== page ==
Manipulating JSON files

Are there tools that I'm missing out on for mass manipulation of JSON files?

As an example I just modified a bunch of tags to eliminate a Kepware server. So I needed to change the "opcItemPath" to point to the PLC address (e.g. "B3:1/11") and not the name (e.g. "Tag0") that was assigned in Kepware. The find/replace needs to be limited to the "opcItemPath" because the same string is in the "name" key and that should remain "Tag0"

This is how I did it:

  1. Export the ignition tags .JSON
  2. Create a simple text file (.csv) to map the replacements.
  3. Write a python script to:
    *Open and read the .JSON
    *Open the text file containing the name/address pairs and store in a pandas datatype
    *Iterate through the datatype using the replace() function to swap the address for name.
    *Write to a new .JSON
  4. Import the new .JSON into Ignition

It worked but I have the following issues:

  • The python script took a long time for me to write (due to my incompetence)
  • I prepended text to the tag name. This was to limit it to the "opcItemPath" but not the "name" key. Seems kludgy vs directly limiting my actions to a single key/value pair.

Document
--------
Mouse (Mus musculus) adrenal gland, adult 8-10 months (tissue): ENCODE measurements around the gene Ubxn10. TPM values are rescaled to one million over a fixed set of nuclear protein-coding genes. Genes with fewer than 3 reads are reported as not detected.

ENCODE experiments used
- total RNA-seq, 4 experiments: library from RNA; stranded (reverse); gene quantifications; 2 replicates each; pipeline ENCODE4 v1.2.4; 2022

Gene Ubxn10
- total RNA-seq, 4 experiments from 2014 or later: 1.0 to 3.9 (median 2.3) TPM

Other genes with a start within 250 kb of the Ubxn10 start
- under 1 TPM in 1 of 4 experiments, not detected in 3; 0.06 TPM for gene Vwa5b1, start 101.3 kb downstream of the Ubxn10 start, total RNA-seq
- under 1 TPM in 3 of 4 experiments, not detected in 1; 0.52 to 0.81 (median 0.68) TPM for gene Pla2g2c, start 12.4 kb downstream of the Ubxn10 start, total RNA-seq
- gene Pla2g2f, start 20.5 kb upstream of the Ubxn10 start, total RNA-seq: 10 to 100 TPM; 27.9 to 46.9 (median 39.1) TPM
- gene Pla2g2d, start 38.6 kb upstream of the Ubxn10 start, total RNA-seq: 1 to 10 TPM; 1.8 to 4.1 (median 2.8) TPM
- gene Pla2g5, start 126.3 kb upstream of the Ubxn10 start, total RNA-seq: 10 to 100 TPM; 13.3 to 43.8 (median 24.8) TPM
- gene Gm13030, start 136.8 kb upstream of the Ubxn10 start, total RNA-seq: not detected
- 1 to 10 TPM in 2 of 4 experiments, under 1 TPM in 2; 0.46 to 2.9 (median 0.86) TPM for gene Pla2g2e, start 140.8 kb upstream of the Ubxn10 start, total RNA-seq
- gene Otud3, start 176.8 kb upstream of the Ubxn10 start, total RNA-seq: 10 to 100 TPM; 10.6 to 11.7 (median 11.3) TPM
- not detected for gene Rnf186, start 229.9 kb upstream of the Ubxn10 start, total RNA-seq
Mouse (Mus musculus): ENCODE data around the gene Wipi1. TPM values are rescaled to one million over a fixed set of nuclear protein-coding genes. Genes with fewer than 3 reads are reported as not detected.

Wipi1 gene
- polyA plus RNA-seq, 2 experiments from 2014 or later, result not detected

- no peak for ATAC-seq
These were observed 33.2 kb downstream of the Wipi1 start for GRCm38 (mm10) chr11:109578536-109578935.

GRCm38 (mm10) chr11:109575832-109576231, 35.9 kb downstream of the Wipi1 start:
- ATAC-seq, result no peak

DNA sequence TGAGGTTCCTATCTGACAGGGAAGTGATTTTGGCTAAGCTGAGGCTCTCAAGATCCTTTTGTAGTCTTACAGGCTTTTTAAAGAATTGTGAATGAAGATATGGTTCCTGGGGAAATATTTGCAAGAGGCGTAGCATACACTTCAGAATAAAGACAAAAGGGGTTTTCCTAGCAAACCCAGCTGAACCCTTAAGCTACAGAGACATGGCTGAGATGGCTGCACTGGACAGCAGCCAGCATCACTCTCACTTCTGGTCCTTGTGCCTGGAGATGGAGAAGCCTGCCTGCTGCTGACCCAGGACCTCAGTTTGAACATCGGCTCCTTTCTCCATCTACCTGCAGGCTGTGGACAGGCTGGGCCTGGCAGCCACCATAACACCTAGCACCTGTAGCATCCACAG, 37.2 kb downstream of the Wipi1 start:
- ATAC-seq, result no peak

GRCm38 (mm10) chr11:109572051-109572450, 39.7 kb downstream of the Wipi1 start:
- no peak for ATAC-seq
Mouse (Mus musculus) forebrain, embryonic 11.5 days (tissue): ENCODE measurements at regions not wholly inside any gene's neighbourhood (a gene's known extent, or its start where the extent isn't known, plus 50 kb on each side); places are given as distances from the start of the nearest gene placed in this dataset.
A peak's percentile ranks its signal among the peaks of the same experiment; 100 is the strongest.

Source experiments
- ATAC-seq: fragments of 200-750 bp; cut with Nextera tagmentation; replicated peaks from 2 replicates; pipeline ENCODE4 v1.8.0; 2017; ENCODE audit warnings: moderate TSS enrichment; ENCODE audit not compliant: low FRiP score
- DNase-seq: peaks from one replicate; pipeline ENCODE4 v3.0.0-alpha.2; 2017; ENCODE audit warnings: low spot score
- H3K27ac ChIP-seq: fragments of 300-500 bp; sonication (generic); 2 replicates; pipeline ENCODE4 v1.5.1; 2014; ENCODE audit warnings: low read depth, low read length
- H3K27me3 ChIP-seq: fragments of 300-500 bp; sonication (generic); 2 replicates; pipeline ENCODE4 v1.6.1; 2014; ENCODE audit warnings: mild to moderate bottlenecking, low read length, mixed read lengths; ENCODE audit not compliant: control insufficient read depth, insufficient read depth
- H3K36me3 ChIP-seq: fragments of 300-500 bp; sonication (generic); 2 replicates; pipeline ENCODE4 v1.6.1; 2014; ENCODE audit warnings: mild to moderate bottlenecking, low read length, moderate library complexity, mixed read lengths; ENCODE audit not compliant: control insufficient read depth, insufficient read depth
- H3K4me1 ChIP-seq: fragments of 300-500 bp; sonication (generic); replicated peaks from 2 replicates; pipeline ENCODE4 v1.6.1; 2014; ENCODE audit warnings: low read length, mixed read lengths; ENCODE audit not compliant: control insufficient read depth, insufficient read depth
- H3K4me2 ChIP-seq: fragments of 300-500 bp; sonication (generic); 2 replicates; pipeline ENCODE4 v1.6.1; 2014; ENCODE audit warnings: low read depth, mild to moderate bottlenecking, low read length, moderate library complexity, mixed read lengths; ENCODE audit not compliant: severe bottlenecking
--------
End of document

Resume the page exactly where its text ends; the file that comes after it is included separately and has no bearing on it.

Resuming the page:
How would you accomplish this? My script took a long time to complete my script. Much longer than manually changing the tags although I knew that going into it and embraced it for experience to build competence in scripting. I'm much more of an Excel head and if this was a two-dimension table instead of a JSON I would have cranked out a hot mess of xlookup() and concatenate() functions and had a new file in less than five minutes.

How would complete the same task? Am I on the right path and just need to improve my python skill set? Are there better tools to work with .JSON on Windows OS? Bonus points for something with a GUI for idiots like me.

For top marks in terms of power/speed/flexibility (and abysmal marks in terms of 'usability'...), you can't beat jq.

It's a command line tool, but it can do basically any structured manipulation of JSON you can ask for.

The secret, in my opinion, seems to be to have a good idea of what you're asking for, and then feed it into ChatGPT/et al, instead of trying to remember jq's arcane syntax the two times a year you might need it.
Given your problem description, if you change your 'mappings' file to be JSON instead of CSV, you can apparently do something like this:

jq --slurpfile mappings mappings.json '
  .[] |= (.opcItemPath = ($mappings[0][.opcItemPath] // .opcItemPath))
' data.json
1 Like

Thank you. jq looks powerful.

I hate to admit it but sticking with Python might be my best route. From a personal development standpoint it may be better to build Python skills even if I'm doing things a bit dirty. I already lack depth in many things because I'm more of a jack of all trades type.

Python has a JSON module that I can look into as well. That likely has tools to limit the scope to key/value pairs. On my attempt earlier I just read the .json as a text file.

Agreed, +1 recommendation for jq.

Fantastically powerful, makes me feel like an idiot, and totally magical when you can get it do what you want (similar to regex).